As mentioned above, raised serum ferritin due to tissue damage or as part of the acute-phase response does not require treatment and can be differentiated from the iron-loading causes by measuring the fasting transferrin saturation. In tissue damage or part of the acute-phase response it is usually below 50 per cent compared with over 50 per cent in iron loading.

In iron loading the iron is deposited in tissues leading to an inflammatory reaction and tissue damage. Deposits occur in the liver, heart, skin, musculoskeletal and endocrine systems. Clinical features are: cirrhosis with progression to hepatocellular carcinoma; heart failure and arrhythmias; osteoarthritis; slate grey skin pigmentation; and hypothyroidism, hypoadrenalism, diabetes, impotence and hypoparathyroidism.

Hereditary haemochromatosis should be considered in patients with a history (or family history) of one of these conditions where no obvious other cause has been found. Patients receiving blood transfusions should also be monitored for signs of iron overload and a raised ferritin that may require treatment.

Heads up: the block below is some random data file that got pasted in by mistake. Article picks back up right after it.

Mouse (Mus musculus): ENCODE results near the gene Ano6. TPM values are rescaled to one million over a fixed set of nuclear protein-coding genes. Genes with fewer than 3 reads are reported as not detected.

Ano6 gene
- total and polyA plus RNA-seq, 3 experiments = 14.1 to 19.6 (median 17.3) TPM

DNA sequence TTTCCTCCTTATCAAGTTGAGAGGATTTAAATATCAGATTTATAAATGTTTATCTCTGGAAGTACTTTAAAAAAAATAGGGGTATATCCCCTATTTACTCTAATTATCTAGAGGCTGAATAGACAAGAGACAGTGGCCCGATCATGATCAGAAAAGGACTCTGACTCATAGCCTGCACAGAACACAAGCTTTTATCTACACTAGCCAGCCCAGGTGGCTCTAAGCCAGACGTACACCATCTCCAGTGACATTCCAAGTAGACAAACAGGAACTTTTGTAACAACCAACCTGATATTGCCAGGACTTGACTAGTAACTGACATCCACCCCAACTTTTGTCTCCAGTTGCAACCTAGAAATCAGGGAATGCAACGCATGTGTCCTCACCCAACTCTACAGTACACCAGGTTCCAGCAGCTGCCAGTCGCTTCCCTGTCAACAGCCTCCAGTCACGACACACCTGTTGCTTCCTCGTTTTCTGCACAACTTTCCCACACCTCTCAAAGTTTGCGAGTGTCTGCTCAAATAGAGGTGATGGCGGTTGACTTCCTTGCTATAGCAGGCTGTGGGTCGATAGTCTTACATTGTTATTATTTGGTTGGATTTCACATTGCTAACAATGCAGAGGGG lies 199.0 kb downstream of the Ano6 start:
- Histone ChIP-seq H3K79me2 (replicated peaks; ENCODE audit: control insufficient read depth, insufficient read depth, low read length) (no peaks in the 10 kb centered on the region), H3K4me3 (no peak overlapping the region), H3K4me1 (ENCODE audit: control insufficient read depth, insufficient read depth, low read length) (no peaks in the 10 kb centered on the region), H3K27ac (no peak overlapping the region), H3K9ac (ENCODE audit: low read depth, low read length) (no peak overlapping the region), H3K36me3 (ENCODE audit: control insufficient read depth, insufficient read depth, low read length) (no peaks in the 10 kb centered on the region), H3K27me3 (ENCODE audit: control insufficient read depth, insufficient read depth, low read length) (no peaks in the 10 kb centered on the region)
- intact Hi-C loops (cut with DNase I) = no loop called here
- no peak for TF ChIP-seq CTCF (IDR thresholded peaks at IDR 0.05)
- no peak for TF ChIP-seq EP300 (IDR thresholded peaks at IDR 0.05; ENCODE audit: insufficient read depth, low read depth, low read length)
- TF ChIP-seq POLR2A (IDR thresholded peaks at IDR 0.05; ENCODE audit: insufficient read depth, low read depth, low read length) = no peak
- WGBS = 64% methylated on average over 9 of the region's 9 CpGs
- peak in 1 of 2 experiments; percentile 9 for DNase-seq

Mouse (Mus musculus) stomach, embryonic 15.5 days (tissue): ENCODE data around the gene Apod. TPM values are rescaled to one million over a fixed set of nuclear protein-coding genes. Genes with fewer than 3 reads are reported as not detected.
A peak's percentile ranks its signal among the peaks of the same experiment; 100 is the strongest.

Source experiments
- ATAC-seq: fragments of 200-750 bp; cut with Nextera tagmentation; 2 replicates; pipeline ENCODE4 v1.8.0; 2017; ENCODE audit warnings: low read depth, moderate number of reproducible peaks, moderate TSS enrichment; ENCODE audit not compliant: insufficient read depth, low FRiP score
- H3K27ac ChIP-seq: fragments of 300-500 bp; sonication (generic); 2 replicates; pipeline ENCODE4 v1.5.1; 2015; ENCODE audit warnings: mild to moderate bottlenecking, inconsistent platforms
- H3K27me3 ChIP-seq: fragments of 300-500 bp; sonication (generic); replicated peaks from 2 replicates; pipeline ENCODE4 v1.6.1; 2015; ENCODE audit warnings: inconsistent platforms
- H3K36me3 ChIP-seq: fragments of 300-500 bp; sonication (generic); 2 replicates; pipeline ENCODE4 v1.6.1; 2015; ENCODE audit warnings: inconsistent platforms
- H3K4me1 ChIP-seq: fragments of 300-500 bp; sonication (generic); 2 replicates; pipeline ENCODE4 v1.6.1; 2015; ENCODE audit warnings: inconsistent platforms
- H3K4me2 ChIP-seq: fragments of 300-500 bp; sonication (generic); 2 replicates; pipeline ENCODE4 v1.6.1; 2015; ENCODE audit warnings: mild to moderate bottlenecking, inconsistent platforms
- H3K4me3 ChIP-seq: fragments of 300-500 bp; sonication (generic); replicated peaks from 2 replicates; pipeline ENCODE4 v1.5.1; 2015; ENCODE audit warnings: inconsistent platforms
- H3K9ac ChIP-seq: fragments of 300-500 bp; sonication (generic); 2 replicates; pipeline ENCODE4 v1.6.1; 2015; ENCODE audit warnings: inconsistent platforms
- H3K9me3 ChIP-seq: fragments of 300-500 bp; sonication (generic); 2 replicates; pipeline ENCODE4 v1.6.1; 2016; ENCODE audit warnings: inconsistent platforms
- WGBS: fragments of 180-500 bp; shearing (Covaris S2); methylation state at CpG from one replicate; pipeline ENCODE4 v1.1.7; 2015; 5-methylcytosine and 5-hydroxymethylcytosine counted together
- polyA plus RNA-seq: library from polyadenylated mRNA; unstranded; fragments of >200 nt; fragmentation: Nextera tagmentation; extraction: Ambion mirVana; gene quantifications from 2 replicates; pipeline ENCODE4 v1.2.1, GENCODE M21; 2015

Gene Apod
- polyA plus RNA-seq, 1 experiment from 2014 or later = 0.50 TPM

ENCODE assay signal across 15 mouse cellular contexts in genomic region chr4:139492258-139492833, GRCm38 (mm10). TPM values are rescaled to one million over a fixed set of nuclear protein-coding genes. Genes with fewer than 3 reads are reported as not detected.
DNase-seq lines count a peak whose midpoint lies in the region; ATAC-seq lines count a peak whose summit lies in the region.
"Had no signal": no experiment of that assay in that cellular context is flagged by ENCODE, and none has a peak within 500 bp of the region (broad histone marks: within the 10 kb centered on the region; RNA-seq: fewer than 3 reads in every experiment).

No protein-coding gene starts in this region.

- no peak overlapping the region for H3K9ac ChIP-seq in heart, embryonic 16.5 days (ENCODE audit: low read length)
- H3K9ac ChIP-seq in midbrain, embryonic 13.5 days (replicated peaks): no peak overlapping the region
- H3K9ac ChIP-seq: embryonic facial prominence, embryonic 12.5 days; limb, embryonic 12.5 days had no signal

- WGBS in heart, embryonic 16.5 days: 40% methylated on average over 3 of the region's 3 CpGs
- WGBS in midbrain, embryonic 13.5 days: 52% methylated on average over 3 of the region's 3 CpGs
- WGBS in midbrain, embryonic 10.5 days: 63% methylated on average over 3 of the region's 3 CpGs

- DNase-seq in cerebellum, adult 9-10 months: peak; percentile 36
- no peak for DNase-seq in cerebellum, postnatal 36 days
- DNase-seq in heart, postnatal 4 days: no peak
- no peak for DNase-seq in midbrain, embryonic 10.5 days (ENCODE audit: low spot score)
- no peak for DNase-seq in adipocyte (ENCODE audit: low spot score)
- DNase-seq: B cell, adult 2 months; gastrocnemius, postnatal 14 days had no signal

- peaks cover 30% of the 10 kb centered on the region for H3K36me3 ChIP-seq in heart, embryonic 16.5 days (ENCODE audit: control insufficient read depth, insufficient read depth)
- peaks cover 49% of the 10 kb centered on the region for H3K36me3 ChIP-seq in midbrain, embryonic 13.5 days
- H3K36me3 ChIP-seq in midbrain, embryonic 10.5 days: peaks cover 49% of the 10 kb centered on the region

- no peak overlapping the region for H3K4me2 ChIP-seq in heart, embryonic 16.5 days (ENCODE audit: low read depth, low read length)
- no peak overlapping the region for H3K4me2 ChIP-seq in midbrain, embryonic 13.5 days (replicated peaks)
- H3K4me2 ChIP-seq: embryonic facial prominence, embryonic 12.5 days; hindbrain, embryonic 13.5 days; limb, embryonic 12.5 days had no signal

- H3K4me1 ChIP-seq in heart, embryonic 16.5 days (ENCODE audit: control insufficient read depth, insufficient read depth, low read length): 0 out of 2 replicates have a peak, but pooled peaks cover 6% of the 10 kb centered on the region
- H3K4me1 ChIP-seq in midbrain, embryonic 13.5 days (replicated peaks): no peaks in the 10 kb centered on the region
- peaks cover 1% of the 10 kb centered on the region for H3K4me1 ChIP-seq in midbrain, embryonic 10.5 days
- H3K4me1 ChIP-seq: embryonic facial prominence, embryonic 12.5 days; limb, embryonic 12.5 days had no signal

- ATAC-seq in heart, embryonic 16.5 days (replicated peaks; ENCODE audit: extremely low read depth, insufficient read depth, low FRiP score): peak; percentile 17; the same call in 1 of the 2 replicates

Genetic haemochromatosis
Genetic haemochromatosis can usually be diagnosed by genetic testing. In the UK it is normal for laboratories to test for the H282Y and C63D genes. If these are negative it may be necessary to test for rarer genes if clinical suspicion is high. Once hereditary haemochromatosis is diagnosed, the next stage is to determine the extent of associated tissue damage that may require treatment.

It is unlikely that there will be tissue damage with a ferritin level below 1,000(mu)g/l but see the table below for suggested investigations in individuals with significant iron overload. At high levels, ferritin is a poor measure of total body iron and either liver biopsy or advanced radiological techniques are needed, but this is required in only a few cases.


  • Liver: Liver function tests and liver biopsy if abnormal liver function or ferritin >1,000[g12]g/L. Monitor for hepatocellular carcinoma with ultrasound if cirrhosis present
  • Heart: ECG then echocardiogram if abnormal ECG or symptoms/signs of heart failure
  • Endocrine: Glucose/HbA1c, TSH, calcium, LH/FSH

3. Managing the condition

In patients who are not transfusion dependent, venesection can be used to reduce total body iron, and for those who are transfusion dependent or who cannot tolerate venesection pharmacological iron chelation is required.